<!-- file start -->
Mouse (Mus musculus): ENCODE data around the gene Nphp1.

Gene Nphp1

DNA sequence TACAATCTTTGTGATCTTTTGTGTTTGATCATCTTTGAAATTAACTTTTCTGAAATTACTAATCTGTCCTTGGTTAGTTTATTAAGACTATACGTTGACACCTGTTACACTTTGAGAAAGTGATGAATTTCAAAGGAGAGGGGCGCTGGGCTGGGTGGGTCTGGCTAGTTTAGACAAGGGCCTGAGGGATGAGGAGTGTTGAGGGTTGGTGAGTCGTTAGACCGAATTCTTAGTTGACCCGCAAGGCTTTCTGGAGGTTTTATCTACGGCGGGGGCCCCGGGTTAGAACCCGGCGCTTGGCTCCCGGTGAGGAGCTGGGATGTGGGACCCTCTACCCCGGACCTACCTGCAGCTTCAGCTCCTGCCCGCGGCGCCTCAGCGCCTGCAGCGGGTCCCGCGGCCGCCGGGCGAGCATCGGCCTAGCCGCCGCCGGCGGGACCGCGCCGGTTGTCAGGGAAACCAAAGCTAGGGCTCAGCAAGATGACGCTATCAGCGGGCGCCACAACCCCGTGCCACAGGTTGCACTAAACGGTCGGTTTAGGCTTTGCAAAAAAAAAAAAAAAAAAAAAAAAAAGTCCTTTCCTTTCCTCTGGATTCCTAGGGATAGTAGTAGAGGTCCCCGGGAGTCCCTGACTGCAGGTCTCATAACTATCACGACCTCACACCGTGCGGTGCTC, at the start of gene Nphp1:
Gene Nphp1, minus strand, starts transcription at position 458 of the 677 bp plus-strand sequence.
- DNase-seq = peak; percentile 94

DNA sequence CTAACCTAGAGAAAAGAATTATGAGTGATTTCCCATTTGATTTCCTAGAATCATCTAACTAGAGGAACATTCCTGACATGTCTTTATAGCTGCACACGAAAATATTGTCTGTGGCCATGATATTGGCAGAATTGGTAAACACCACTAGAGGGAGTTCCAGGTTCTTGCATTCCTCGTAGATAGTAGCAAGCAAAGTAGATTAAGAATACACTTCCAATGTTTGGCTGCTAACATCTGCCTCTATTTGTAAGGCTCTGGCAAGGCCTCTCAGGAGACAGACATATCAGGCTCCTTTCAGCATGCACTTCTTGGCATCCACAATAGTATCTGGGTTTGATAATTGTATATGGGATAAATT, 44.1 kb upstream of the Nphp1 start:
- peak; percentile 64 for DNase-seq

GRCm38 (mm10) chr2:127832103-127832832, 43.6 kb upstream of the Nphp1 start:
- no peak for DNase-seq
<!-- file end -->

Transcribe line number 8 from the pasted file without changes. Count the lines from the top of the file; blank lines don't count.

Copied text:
GRCm38 (mm10) chr2:127832103-127832832, 43.6 kb upstream of the Nphp1 start: